As if you don’t already have enough financial worries to grapple with, illegitimate money schemes present another concern, which can interfere with your financial health. Financial scams are nothing new, but as monetary relationships grow more complex and automated systems pose security flaws, creative criminals are only one step behind the latest technology, devising new methods to steal data and cash.
If you don’t think your personal information and money are at risk, there are plenty of examples from recent history, which tell another story. From exploiting credit card processing glitches to orchestrating massive data security breaches, financial scammers are diligent, exposing consumers to an ever-changing array of underhanded financial tactics.
The best ways to avoid falling victim to scams is staying informed and learning what to look for when conducting financial business. If you have already become prey to the capable criminals perpetuating these scams, don’t be overly hard on yourself. The sophisticated schemes are often very hard to detect; there’s no point lingering over a mistake. Instead, look forward and use these tips to identify and avoid future financial scams.
Convincing Schemes Can Be Hard to Recognise
Personal experience goes a long way helping consumers identify financial scams. Unfortunately, learning this lesson the hard way can result in various financial problems, ranging from cash losses to damaged credit. Once you’re affected, the impacts of scams can be hard to correct, so it’s better to learn the warning signs and avoid scams altogether, before paying a financial price.
Phishing – Among the most common scams sweeping the UK, phishing is used to gather information from would-be victims. Each scam takes its own form, but phishing usually involves posing as an authority in an attempt to extract private information from a trusting individual. Scammers commonly use this approach to gain access to financial accounts and steal money from unsuspecting victims.
If you are targeted by a phishing scam, you may receive an email displaying some of the hallmarks of a legitimate communication. You may think the mail is from your building society or credit card company, but upon further inspection, a phishing effort can usually be exposed as a scam. If you voluntarily disclose sensitive information, which is later used to steal money from your account; it can be hard to get your money back. Unless you have an established pattern of communication with a financial institution, it is never a good idea to share account numbers and/or personal information online.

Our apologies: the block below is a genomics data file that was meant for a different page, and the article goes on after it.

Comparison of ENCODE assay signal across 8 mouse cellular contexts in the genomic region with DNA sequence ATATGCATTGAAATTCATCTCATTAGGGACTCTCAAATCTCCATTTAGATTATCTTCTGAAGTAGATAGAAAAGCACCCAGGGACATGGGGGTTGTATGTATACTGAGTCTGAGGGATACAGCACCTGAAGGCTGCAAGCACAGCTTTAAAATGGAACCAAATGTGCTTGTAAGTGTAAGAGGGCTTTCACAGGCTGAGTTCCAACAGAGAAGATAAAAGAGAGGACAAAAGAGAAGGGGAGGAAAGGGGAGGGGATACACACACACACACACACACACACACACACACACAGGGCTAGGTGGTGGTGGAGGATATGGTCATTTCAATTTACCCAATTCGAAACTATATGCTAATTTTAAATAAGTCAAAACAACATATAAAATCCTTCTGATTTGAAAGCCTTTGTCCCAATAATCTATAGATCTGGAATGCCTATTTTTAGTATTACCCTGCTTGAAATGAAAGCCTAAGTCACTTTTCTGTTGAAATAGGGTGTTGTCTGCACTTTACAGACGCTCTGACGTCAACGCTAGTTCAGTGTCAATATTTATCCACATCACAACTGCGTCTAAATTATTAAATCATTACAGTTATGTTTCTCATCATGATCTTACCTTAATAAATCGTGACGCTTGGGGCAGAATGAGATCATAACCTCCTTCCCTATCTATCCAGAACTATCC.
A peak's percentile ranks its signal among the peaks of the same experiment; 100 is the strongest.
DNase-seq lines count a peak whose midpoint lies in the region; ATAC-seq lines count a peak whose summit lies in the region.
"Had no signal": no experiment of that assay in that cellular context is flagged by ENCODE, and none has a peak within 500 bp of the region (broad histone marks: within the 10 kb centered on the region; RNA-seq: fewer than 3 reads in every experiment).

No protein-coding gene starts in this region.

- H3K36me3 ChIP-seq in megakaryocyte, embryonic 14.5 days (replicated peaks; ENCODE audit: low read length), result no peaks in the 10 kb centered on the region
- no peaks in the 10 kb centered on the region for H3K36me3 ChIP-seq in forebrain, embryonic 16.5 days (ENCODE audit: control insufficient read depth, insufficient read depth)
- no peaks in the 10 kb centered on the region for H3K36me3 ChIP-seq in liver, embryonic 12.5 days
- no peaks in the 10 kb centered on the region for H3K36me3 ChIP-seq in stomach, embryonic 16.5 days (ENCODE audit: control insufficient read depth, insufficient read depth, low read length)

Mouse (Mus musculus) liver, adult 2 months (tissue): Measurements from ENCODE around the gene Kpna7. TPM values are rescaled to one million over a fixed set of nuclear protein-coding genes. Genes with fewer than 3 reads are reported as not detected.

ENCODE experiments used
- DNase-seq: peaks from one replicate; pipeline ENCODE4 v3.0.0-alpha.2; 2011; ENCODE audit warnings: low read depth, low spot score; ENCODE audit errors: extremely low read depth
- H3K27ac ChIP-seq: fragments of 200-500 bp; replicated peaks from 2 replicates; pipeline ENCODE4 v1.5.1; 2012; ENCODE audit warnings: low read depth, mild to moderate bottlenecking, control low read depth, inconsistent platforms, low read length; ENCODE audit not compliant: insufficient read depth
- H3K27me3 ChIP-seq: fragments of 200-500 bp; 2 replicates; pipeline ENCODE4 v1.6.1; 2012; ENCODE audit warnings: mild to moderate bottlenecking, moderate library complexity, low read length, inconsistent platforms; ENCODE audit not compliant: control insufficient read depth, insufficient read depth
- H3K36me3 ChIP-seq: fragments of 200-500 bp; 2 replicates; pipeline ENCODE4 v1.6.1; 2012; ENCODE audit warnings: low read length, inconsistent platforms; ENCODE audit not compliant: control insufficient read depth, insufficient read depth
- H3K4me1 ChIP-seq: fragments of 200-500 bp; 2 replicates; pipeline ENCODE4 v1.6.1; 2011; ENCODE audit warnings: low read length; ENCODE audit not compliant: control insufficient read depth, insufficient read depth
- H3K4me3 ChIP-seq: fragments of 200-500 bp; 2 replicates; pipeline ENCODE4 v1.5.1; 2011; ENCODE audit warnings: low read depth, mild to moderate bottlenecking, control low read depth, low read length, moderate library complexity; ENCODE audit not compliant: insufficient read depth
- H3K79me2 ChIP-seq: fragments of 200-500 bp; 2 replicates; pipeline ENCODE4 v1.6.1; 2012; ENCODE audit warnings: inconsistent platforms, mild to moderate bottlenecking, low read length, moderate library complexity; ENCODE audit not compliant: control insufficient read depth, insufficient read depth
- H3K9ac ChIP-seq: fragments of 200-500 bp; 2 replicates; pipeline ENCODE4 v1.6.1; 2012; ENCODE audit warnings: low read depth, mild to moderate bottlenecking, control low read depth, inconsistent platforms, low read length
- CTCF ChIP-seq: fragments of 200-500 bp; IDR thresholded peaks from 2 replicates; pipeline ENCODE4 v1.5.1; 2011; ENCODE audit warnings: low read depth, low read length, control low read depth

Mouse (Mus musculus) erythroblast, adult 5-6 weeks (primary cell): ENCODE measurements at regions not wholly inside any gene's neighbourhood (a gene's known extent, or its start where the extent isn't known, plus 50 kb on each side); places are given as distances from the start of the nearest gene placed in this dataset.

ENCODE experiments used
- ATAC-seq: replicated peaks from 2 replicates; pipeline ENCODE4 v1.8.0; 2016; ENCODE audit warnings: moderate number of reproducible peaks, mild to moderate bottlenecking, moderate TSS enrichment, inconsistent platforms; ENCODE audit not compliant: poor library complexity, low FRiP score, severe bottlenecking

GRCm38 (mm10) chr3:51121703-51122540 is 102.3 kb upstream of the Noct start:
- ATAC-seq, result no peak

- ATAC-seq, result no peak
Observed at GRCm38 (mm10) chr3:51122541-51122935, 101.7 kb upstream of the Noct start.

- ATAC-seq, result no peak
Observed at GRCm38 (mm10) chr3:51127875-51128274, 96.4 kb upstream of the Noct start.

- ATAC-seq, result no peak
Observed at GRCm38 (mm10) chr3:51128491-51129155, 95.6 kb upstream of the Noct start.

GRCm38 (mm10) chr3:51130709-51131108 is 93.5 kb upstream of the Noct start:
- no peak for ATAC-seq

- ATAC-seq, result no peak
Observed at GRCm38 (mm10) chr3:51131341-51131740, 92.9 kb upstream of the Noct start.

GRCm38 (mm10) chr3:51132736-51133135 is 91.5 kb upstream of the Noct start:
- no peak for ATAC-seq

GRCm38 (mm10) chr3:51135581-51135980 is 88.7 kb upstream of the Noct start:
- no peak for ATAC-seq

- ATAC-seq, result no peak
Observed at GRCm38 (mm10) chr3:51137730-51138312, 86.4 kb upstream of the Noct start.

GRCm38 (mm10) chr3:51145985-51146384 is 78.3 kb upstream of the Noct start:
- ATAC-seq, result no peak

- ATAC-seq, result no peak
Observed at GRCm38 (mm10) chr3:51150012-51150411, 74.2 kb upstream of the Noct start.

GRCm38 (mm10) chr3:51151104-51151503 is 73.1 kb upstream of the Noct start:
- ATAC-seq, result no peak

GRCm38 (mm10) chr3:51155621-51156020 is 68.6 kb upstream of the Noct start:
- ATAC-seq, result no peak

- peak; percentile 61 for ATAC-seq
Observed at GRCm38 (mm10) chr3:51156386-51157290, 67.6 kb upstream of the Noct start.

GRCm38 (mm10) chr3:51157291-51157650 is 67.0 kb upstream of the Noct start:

Illegitimate Lending – Fast funding is available, even without a formal credit check, but the only way to know you’re doing business with a legitimate lender is to compare providers side-by-side. Evaluating various lenders in this manner not only ensures the best interest rates and repayment terms for your loan, but it also provides direct feedback from prior customers, detailing their experiences with lenders.
Pension Scams – If you’re over the age of 55, another group of scammers may have you in their sights. A recent surge in the number of reports indicates Britons approaching retirement age are increasingly targeted by people running pension scams. Since pension freedoms were introduced, scammers have focused on aging investors, offering pension opportunities. In fact, it is thought as many as a third of those over age 55 have already been contacted by potentially dangerous financial scam artists. The illegitimate pension offers may arrive by post, email, or bold scammers may contact you directly, by telephone.
With a large number of legitimate financial concerns to juggle, a money scam is the last thing you need complicating your finances. From bogus pension practices to phishing schemes that give criminals access to your accounts, financial scams are a real worry. Although the schemes can be hard to discern, learning some of the warning signs can help keep you safe from financial distress. Start by guarding your personal information and always do your homework before making financial commitments.